The Court reviewed France’s deposition transcript from November 2019 where he repeatedly denied having any involvement in Golladay’s participation at the autograph signing. He also denied having any documents responsive to requests about Golladay’s appearance. “France repeatedly and consistently denied that he had anything to do with the autograph-signing event,” wrote the Court.
However, the Court said that it turns out that France did indeed have crucial evidence that should have been available to Bernstein in the arbitration, which was discovered in a separate lawsuit that Bernstein filed against CAA and the three sports memorabilia dealers involved in the signing event. This evidence, discovered after the arbitrator’s decision denying the grievance, showed that France was involved in the autograph signing event. Additionally, the Court’s opinion includes,
In a subsequent deposition, the dealer admitted that Silver said that someone named Todd would be joining Golladay at the signing event. No one has suggested who else “Todd” from CAA could be except for Todd France. In fact, Bernstein received other evidence showing that France was scheduled to fly to Chicago the day before the event.
CAA also produced an email from Jake Silver, a former CAA employee whose job was to obtain marketing opportunities for CAA’s NFL clients, to France, which attached a contract for the autograph signing for Golladay’s signature. This went directly against France’s pre-arbitration hearing deposition testimony where he said he had no knowledge of or involvement in the signing event. However, it is possible that France never saw the email from Silver.
The Court did not seem to address certain other factual information from the separate lawsuit that Bernstein filed against CAA, such as that Golladay testified during a deposition that he had already made up his mind that he was going to fire Bernstein well before the autograph signing event and that, by December 2018, Golladay told France he would hire him as his new agent. Golladay testified that he did not inform Bernstein of his decision right away because he did not want it to become a distraction to Golladay or his team, so he played the rest of the year out before making the switch.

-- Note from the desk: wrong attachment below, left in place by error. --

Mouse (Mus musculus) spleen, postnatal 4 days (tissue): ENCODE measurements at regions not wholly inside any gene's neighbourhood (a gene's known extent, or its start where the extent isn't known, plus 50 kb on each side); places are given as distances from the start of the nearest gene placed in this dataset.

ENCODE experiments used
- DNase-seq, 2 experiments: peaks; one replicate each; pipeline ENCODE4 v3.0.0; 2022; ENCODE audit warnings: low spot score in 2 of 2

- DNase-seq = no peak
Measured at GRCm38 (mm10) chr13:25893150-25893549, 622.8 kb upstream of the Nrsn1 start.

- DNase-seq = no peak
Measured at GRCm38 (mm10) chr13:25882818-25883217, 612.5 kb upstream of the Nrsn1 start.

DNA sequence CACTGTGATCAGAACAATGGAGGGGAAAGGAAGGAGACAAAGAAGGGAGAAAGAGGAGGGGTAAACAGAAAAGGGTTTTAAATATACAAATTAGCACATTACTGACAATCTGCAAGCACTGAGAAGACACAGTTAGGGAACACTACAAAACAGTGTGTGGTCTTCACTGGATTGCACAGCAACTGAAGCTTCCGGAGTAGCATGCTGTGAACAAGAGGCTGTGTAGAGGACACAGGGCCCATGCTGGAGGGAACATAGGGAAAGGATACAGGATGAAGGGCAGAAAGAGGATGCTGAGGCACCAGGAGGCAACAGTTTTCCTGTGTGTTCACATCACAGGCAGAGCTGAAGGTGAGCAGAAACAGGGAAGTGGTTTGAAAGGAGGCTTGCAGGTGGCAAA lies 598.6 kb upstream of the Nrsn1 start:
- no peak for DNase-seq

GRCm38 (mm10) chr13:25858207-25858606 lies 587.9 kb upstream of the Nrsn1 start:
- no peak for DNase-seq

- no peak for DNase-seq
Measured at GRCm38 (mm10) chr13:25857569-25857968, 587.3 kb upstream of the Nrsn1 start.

Another point that the Court may have overlooked is that Silver testified, during a deposition in the Bernstein v. CAA case, that France did not attend the autograph signing. Silver further testified that he prepared the Golladay agreement, thinking that Golladay was already a CAA client and that he served as the sole point of contact at CAA for the event. If true, and Silver really handled the entire autograph signing, then it is possible that France was not aware of what was occurring at the time, which would put the Court’s conclusion of fraud in question.
As the Court noted, it is a steep climb to vacate an arbitration award. But the Court believed that such a decision was necessary for this circumstance. It found that “the fraud was material, and obviously so.” It does not mean that Bernstein will prevail in the second round of arbitration, and given Golladay’s testimony under oath, it is perhaps unlikely that Bernstein does ultimately win his case, but it does mean that Bernstein will at least be given another chance to be heard.